Steve Laub could be the most interesting semiconductor CEO you've never heard of, and he's probably not unhappy with that.
He's done time at Teridian, Silicon Image, and Lattice, and it might not surprise you that he's a Bain Capital guy from back in the day.
But he's never been the executive who seeks out attention. Instead, his actions have spoken for him. At Atmel, the consequences of his actions are obvious:
He took over in 2006 when the old-line microcontroller vendor was struggling. In the next five years, Atmel's stock price tripled, outperforming almost every relevant IC vendor and stock index you can think of. And that was after he closed or sold off $600 million of revenue — 40 percent of Atmel's overall business.
During that time, he was making hairy decisions about what to keep and what to cashier, which, in turn changed how he worked with distributors and how he managed Atmel's own supply chains from its fabs to other suppliers.
You get rid of the things that are not strategic at first, very rapidly. Some business I kept (for a time) because I needed the revenue contribution. Same thing with the fabs: I needed some fabs. It takes time. You pick the ones less connected to the product lines.
Atmel's settled back to earth with revenues about what they were when Laub arrived on the scene but generating those sales with 30 percent fewer people. And Atmel is growing today with a number of recent, wireless-networking-focused acquisitions — all with an eye toward the Internet of Things.
Some day, it would be nice if he wrote a book, but for now, during a stop at the company's new San Jose headquarters, I asked him — in a wide-ranging interview — about his take on the supply chain today.
EBN: As a customer of the supply chain, how is it working for you and how can it get better.
Steve Laub: I'm like any customer; I want better quality at lower price.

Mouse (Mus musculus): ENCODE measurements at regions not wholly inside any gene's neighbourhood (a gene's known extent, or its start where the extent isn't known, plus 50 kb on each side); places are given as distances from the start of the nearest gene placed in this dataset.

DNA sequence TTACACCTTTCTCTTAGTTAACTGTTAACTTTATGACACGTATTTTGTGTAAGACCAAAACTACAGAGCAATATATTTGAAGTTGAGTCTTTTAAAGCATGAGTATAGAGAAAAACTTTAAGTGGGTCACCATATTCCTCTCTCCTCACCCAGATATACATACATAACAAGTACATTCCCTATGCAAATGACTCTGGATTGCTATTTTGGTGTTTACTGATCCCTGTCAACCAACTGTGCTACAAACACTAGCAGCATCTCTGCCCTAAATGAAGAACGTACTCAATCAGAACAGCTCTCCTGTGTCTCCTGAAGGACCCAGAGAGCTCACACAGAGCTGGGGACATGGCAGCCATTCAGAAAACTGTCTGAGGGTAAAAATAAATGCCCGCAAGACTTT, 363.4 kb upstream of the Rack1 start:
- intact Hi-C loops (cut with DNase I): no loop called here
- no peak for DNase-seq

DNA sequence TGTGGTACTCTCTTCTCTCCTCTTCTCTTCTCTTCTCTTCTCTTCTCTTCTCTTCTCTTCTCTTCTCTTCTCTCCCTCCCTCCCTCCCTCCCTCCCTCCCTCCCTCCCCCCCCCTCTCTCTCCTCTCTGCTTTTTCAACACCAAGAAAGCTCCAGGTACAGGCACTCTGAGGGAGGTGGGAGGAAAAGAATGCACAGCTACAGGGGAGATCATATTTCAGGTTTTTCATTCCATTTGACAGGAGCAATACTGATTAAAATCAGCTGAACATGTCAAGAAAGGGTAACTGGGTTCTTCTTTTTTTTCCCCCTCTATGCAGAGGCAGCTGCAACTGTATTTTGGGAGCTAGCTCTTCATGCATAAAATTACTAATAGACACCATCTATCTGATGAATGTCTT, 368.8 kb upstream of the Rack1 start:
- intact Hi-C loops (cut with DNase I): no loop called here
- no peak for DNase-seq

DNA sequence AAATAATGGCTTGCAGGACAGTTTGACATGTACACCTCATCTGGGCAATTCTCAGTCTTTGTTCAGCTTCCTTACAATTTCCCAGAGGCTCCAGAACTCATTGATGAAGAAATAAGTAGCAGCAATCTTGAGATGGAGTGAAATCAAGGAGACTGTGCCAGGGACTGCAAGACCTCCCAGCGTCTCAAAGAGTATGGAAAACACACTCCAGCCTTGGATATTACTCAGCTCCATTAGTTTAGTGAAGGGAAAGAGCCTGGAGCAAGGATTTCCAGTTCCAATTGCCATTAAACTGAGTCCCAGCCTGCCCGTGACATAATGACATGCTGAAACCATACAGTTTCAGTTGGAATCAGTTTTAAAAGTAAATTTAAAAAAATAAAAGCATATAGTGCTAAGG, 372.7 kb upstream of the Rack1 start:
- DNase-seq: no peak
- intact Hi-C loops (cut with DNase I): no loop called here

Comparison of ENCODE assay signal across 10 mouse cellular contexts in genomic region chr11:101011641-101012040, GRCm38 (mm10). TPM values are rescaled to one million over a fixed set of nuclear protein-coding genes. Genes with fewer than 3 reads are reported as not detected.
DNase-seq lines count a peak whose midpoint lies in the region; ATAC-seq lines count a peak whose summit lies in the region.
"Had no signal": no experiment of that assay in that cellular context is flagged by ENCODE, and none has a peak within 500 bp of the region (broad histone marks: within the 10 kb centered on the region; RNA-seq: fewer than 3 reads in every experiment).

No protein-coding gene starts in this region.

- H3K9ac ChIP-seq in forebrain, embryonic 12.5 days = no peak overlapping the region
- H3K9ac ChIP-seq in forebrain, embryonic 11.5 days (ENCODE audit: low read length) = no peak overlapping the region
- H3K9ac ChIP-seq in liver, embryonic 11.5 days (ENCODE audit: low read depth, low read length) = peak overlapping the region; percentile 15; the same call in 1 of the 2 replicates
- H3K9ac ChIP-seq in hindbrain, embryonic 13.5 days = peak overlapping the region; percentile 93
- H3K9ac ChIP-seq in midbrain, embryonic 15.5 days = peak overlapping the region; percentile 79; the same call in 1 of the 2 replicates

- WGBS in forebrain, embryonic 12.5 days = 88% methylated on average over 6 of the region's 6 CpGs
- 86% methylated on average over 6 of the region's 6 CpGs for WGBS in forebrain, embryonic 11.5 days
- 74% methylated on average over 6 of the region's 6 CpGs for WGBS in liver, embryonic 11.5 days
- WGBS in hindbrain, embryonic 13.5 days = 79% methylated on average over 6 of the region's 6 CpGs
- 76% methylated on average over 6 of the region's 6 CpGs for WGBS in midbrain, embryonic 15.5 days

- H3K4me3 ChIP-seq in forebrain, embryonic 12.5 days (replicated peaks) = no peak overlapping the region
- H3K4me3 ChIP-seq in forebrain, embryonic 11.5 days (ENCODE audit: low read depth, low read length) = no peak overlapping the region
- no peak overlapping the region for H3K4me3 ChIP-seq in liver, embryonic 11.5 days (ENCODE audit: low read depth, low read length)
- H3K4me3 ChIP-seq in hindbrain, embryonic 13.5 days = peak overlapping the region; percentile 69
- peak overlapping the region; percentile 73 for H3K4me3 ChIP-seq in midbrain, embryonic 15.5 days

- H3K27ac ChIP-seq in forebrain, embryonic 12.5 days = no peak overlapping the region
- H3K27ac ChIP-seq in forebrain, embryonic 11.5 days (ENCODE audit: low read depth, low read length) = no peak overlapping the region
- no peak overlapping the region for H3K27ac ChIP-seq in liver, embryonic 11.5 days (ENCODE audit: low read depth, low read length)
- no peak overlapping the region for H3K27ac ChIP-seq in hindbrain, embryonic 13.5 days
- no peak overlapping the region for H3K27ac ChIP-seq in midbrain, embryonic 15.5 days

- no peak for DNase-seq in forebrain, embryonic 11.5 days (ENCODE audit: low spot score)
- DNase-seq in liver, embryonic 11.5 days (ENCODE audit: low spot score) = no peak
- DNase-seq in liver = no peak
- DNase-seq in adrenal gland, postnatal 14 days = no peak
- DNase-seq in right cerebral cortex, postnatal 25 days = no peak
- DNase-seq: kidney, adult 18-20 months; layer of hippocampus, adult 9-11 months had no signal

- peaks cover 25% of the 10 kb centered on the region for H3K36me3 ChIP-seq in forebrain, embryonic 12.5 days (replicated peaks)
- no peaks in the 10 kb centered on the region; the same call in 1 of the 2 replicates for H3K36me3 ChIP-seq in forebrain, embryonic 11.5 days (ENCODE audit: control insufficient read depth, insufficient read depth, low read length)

EBN: [Laughter] How's that working out for you?
Laub: For the supply chain to continue to improve, it's going to have to be a little more involved in what our needs are so we can work with them on defining the roadmaps. On advanced technologies, we don't use the most advanced technologies. You're always lagging behind the most advanced technologies [with embedded semiconductor solutions]. We use typically what's becoming available. And I think there can be a much tighter relationship between our needs and what their developments are. There is still too much of the classic supplier-customer relationship instead of the partnership relationship.
We're guilty of that, too. I do think there can be more done on the roadmaps in terms of things like packaging to drive down costs.
EBN: From an industry standpoint is there an opportunity, or have you learned from situations, where we can better manage supply chain risk? We get hit by natural disasters. You can't predict that. But we still seem to concentrate key points in the chain in at-risk geographies.
Laub: I think it's important to diversify geographic location of supply. The earthquake did wake people up to that. Customers need to be open to second sourcing. You'll find some customers who don't like alternate sourcing at all, automotive manufacturers for example. Once it's going, don't touch it, but being open to say you know we're going to make sure there's stability of supply. I think the systems have gotten better where we can do that much more rapidly.